People with cancer may not be administered the most effective treatments because of a lack of access to biomarker tests, a survey has revealed.
Biomarker tests are used to identify patients with particular genetic make-ups or blood proteins that make them suitable for specific therapies, but the cost and bureaucracy within the NHS often renders these tests unavailable.
The online survey of 100 oncologists in the UK revealed that three-quarters of them were having to overcome barriers to the use of targeted medicines.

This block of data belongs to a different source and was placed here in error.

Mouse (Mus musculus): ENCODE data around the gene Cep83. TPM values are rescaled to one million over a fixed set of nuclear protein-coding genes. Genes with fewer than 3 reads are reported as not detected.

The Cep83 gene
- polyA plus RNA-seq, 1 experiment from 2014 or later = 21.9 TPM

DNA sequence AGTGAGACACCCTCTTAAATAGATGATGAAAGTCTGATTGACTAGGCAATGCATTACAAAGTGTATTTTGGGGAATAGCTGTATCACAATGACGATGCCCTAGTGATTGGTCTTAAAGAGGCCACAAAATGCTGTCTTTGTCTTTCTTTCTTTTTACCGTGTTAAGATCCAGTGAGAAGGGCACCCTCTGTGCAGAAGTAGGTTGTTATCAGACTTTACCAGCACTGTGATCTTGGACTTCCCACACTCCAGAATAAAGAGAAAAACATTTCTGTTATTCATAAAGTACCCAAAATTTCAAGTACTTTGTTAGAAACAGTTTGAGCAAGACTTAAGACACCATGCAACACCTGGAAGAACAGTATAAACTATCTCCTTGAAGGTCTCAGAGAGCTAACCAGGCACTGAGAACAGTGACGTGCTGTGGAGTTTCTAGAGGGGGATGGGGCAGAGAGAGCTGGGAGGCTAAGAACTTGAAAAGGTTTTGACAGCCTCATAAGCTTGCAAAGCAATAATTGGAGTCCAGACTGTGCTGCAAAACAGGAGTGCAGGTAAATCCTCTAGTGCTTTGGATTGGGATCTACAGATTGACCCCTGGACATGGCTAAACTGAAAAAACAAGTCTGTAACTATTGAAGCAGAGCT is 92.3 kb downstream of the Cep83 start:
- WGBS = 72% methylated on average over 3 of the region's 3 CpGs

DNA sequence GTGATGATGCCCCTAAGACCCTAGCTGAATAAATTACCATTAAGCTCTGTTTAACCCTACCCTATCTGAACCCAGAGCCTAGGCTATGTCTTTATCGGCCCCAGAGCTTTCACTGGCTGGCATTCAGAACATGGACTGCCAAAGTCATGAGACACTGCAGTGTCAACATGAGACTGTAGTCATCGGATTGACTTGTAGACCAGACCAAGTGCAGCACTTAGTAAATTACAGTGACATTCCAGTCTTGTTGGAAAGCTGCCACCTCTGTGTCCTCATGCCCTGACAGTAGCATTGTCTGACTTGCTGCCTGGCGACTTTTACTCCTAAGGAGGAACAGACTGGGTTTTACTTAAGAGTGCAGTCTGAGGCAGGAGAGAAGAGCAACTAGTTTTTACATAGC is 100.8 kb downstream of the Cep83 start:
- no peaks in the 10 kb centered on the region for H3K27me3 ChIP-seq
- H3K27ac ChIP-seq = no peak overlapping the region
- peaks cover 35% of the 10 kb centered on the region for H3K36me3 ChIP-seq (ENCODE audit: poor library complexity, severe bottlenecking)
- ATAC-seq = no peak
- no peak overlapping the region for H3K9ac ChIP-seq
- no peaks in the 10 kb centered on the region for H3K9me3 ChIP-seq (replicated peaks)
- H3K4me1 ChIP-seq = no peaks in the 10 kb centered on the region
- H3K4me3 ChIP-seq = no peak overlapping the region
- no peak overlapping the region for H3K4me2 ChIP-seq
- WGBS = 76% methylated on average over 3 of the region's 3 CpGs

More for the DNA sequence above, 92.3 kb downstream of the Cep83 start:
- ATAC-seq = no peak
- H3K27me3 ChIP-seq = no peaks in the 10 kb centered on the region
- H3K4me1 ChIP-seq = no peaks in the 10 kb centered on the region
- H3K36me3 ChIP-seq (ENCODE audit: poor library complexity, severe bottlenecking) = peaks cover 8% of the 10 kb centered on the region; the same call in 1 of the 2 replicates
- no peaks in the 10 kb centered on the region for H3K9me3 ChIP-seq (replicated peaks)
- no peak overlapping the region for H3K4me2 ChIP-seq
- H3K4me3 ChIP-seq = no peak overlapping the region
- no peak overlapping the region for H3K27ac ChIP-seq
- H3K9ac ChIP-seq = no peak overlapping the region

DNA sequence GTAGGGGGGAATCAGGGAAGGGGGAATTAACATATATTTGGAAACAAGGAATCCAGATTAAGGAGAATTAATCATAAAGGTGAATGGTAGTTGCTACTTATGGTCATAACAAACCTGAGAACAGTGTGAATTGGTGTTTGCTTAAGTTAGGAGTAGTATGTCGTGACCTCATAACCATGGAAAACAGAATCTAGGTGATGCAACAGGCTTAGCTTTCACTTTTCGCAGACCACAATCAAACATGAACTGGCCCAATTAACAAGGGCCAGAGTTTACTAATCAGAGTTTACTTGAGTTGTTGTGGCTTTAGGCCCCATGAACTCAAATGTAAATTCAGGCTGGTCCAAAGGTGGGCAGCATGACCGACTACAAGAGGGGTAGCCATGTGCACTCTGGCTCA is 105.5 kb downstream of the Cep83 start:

Half of these oncologists admitted they have prescribed a treatment that was not necessarily the best choice for the patient because they did not have access to these biomarker tests.
A fifth revealed that they administered drugs to patients despite not knowing whether the treatment would be effective.
In recent years, specific drugs have been developed to treat the likes of lung, breast and bowel cancers and leukaemia.
MerckSerono commissioned the survey. Last year, the company announced it would fully fund KRAS biomarker testing for all UK patients diagnosed with bowel cancer.
Consultant medical oncologist at Southampton General Hospital and member of Bowel Cancer UK’s medical board Dr Tim Iveson said: “These findings are extremely worrying. It is simply not acceptable that some patients are not getting the treatment that they deserve.”